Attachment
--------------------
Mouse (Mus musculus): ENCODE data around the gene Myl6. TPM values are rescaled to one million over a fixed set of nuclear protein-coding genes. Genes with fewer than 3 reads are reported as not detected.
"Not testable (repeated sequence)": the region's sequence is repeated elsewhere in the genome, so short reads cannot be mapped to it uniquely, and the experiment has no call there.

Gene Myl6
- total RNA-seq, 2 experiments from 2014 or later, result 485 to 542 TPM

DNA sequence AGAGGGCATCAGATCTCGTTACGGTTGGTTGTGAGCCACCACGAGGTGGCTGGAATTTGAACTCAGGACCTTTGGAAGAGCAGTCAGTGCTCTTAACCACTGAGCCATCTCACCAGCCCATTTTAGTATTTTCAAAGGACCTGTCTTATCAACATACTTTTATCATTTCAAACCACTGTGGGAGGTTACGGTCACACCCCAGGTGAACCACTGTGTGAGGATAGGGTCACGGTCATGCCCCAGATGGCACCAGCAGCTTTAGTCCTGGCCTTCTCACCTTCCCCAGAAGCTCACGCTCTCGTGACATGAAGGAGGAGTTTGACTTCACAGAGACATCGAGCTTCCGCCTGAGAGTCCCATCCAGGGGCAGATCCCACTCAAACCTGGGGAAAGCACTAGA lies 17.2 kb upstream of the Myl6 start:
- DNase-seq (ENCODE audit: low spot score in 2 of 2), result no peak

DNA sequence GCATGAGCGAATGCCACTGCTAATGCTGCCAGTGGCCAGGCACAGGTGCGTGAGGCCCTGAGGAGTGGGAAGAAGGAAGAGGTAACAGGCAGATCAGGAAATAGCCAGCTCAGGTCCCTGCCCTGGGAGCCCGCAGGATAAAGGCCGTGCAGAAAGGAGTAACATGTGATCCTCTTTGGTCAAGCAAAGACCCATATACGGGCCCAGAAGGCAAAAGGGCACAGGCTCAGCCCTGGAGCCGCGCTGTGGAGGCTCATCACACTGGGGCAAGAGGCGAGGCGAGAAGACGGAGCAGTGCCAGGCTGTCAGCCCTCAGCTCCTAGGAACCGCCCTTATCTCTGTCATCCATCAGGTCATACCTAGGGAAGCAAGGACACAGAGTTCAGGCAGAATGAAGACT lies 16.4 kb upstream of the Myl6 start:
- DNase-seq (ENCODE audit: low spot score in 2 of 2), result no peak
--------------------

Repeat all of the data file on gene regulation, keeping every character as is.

Mouse (Mus musculus): ENCODE data around the gene Myl6. TPM values are rescaled to one million over a fixed set of nuclear protein-coding genes. Genes with fewer than 3 reads are reported as not detected.
"Not testable (repeated sequence)": the region's sequence is repeated elsewhere in the genome, so short reads cannot be mapped to it uniquely, and the experiment has no call there.

Gene Myl6
- total RNA-seq, 2 experiments from 2014 or later, result 485 to 542 TPM

DNA sequence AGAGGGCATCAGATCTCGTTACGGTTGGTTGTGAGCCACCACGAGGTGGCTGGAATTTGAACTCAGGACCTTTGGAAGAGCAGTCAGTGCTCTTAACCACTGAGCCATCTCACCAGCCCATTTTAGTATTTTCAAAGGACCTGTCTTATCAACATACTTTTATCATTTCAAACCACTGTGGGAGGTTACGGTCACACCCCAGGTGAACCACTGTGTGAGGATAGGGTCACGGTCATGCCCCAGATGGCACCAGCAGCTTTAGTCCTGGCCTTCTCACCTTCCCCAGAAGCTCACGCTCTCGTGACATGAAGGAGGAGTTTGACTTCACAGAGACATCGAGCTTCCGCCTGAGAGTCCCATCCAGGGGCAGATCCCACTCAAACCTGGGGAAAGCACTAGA lies 17.2 kb upstream of the Myl6 start:
- DNase-seq (ENCODE audit: low spot score in 2 of 2), result no peak

DNA sequence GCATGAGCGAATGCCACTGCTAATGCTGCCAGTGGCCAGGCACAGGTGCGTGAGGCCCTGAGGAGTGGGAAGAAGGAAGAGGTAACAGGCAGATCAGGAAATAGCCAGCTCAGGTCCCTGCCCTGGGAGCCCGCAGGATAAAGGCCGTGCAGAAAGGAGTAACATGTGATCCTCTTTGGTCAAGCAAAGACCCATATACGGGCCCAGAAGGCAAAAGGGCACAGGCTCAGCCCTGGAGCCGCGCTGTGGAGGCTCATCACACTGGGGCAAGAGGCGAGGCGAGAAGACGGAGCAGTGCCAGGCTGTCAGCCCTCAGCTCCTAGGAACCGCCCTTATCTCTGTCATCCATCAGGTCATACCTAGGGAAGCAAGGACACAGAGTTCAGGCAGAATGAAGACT lies 16.4 kb upstream of the Myl6 start:
- DNase-seq (ENCODE audit: low spot score in 2 of 2), result no peak